The problem with short term expectations

Connie Mckeage,  Managing Director

For those of us who have been around the markets for a number of years, the short-term ups and downs and roundabouts of the sharemarket come as no surprise.

It has been a tough week for advisers and their clients, as no matter how much time is spent educating clients up-front, the one thing we can all count on is that when the market shifts dramatically downward as it has this week, a sub-set of clients will panic. And even more pressure is placed on the shoulders of the trusted adviser. 

It’s a good time to reflect on Nassim Taleb’s quote: “When an investor focuses on short-term investments, he or she is observing the variability of the portfolio, not the returns – in short, being fooled by randomness.”

And wouldn’t it be easy to conclude that nothing has really changed, we’ve seen it all before and we will see it all again. Yet that little voice inside keeps wondering whether this is really the case - or whether it has actually changed forever for us and our clients.   

Let me share some facts with you:

  • In 1976 in the US, the average company held a stock for 5.1 years. By 2015, it had moved to 7.3 months. Across the world it moved from 3.9 years to 7.4 months and it has continued to decrease.

  • Some 70 per cent of shares in listed companies today are held by intermediaries, including managed funds, industry funds, insurance companies and other institutional investors who manage them on behalf of beneficiaries.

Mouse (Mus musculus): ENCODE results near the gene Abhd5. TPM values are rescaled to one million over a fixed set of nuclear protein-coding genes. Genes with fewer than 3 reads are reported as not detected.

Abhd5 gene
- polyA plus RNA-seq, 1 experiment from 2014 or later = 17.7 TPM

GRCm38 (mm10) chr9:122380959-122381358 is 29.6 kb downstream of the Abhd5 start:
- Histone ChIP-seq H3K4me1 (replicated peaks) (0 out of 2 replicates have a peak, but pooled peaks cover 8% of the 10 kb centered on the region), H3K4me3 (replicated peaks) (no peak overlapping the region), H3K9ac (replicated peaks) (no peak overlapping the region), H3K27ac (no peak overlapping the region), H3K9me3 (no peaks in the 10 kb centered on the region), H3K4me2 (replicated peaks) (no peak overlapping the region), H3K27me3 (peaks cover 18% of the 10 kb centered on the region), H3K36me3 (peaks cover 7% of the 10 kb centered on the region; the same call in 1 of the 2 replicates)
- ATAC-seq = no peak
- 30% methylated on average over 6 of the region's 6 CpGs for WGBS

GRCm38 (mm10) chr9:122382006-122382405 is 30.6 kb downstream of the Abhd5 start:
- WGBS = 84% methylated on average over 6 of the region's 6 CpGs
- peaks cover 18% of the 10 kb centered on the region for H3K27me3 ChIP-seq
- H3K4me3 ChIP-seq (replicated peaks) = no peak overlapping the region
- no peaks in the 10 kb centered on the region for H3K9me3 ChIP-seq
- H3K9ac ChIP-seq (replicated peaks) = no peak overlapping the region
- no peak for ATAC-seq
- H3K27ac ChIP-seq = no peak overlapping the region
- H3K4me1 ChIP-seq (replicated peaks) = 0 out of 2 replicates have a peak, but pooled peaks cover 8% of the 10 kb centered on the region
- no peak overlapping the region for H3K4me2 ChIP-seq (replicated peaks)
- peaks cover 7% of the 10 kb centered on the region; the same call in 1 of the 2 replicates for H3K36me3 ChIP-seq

The fund managers in particular are increasingly being judged and rewarded based on quarterly performance tables. The alpha managers making longer-term portfolio decisions are coming under constant short-term scrutiny. 

As an adviser, you spend so much of your time up-front educating clients on what they need to do to achieve their longer-term financial goals, and stay focused on the end game.

But how do we do that when we now live in a world enamoured with short-term performance, where we have an unprecedented level of turnover in shares.   

Your clients read the papers, they listen to the news, they hear the drama. You and you alone often stand between them and knee-jerk reactions to these short-term pressures. Yet there is an even greater challenge for us all.  How do we make good longer-term decisions in the land of immediate gratification? 

Maybe it’s time for industry funds, and other mainstay institutions to step back, rid ourselves of those quarterly performance charts and allow fund managers to do their jobs – creating wealth for the end investor over a realistic timeframe.

At least the Jeff Bezoses of the world will continue to think longer-term despite the short-term pressure. In his 1997 letter to shareholders he issued a manifesto called It’s all about the long-term, where he laid out his approach to business and running Amazon.  This manifesto has been included in every shareholder letter since.

It’s about time common sense came back into the market, otherwise reconciling short term investing with longer term goals will just never add up.

 


The opinions expressed in this content are those of the author shown, and do not necessarily represent those of No More Practice Education Pty Ltd or its related entities. All content is intended for a professional financial adviser audience only and does not constitute financial advice. To view our full terms and conditions, click here.

 

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